This remarkable, large, and colorful pastel by Billy Devorss was created for Brown & Bigelow's 1941 calendar line and was published under the title Pretty Smooth. Unlike most of the pin-up artists working during the Golden Age of Illustration, Devorss never signed an exclusive contract with any of the calendar companies, and instead enjoyed incredible popularity as an in-demand freelancer. Devorss, originally from Saint Joseph, Missouri, maintained a New York City studio in the Beaux Arts building in midtown during the 1930s - 40s, and many of his pin-up images seem to have been inspired by the city's art deco design and the fashionable big city sophisticates he encountered while out enjoying Manhattan's bustling nightlife. Pretty Smooth is easily the finest Devorss pin-up pastel to come on the market. The intricate detailing, electric coloring, and model's slinky and sexy allure are unsurpassed in the genre. It is interesting to note that on the back of the illustration board in the artist's hand are a number of alternate proposed titles: "All There","A Natural", "What An Entrance", "A Model Figure", and, of course, "Lady In Red". Pastel remains in a pristine state of original conservation and is handsomely framed and properly lined under glass. Our gallery previously sold this pastel in 2015. It is among the finest examples of American pin-up art we have seen.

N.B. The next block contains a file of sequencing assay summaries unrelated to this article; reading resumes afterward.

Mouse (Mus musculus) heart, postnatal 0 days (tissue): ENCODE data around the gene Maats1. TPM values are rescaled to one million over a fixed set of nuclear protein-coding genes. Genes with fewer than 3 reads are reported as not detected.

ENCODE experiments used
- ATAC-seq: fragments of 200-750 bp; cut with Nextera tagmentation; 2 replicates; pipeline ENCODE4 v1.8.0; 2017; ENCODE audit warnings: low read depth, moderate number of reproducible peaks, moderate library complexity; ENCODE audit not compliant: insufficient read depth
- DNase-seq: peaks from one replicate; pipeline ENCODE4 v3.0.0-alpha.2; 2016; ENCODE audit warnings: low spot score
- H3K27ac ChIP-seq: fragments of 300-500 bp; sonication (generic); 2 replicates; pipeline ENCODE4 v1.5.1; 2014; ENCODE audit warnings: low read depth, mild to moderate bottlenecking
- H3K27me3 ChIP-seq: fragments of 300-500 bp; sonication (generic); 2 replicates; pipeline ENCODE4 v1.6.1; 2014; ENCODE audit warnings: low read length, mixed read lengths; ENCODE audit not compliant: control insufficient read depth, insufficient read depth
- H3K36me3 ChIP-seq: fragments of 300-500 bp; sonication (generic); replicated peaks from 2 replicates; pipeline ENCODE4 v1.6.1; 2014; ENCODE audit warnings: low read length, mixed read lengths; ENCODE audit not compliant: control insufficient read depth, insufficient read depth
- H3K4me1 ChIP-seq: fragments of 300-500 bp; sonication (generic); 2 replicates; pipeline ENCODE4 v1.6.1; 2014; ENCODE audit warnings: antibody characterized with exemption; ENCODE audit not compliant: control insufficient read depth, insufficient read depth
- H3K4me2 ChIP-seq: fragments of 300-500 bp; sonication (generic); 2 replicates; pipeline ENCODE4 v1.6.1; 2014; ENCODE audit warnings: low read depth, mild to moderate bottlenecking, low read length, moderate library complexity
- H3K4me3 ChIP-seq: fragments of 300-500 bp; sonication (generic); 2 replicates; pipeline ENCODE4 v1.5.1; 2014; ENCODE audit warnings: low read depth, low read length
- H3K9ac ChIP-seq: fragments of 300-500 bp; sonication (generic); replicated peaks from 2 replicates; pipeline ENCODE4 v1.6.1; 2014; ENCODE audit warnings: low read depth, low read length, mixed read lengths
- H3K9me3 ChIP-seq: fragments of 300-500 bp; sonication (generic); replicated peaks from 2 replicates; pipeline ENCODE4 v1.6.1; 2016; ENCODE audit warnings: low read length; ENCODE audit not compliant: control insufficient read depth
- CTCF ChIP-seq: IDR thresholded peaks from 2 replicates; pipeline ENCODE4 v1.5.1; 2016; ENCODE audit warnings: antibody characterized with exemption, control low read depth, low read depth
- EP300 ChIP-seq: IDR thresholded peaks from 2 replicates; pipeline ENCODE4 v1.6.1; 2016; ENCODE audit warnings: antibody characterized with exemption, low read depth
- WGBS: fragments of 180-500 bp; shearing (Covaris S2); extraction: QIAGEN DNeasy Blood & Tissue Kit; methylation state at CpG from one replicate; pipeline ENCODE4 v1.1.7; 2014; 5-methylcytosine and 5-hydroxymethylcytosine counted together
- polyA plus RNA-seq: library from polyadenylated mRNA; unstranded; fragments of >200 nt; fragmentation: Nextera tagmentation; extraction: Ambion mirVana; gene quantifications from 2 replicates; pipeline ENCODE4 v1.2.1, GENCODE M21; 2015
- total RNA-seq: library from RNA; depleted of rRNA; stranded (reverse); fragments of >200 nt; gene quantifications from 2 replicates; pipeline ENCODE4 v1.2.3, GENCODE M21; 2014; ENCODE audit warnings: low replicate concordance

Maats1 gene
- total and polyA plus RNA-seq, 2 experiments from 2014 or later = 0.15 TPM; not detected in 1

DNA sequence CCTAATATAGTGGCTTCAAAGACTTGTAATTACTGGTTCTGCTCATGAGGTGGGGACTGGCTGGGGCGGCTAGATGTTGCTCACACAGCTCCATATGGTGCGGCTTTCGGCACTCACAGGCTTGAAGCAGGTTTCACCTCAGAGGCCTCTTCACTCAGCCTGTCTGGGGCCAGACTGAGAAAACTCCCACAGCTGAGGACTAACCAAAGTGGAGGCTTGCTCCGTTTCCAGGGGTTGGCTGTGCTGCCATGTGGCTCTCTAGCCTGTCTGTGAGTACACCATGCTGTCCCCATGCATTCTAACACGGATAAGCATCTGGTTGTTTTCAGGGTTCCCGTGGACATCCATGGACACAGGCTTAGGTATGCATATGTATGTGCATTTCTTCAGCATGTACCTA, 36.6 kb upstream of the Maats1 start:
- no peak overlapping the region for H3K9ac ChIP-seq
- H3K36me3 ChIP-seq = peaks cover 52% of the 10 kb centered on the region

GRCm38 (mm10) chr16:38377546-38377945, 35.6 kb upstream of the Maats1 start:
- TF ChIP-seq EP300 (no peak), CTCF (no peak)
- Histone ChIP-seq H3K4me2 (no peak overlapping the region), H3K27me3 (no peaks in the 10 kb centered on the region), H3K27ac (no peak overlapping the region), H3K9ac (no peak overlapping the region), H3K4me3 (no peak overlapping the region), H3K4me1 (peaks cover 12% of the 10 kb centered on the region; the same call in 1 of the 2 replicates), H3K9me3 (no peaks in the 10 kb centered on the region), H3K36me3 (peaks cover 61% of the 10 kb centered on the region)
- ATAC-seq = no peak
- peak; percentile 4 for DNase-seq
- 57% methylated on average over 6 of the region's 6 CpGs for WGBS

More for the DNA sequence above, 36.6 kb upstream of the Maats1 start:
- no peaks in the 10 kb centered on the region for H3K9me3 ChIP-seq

Devorss began his career shortly after receiving formal instruction at Kansas City Art Institute, graduating in 1934. Quickly getting the attention of Brown & Bigelow, the artist moved to New York City with his wife Glenna and began traveling in the smart set. Shrewdly, Devorss signed with the American Artists Agency upon moving to NY, and through them was able to contract to work for all the calendar companies, a move which enabled his high-style quality of life even as the country struggled through the 1930s. Working steadily from 1934 until the mid-1950s, Devorss made a name for himself as an heir and competitor to Rolf Armstrong, uniquely in touch with the cosmopolitan attitude of the city.
Known particularly for his lavishly fashionable creations, bold use of color, his femme-fatale pin-ups represent the ideal up to the minute art deco woman. In 1951, the artist and his wife returned to St. Joseph, where he enjoyed a life of leisure until his death in 1985.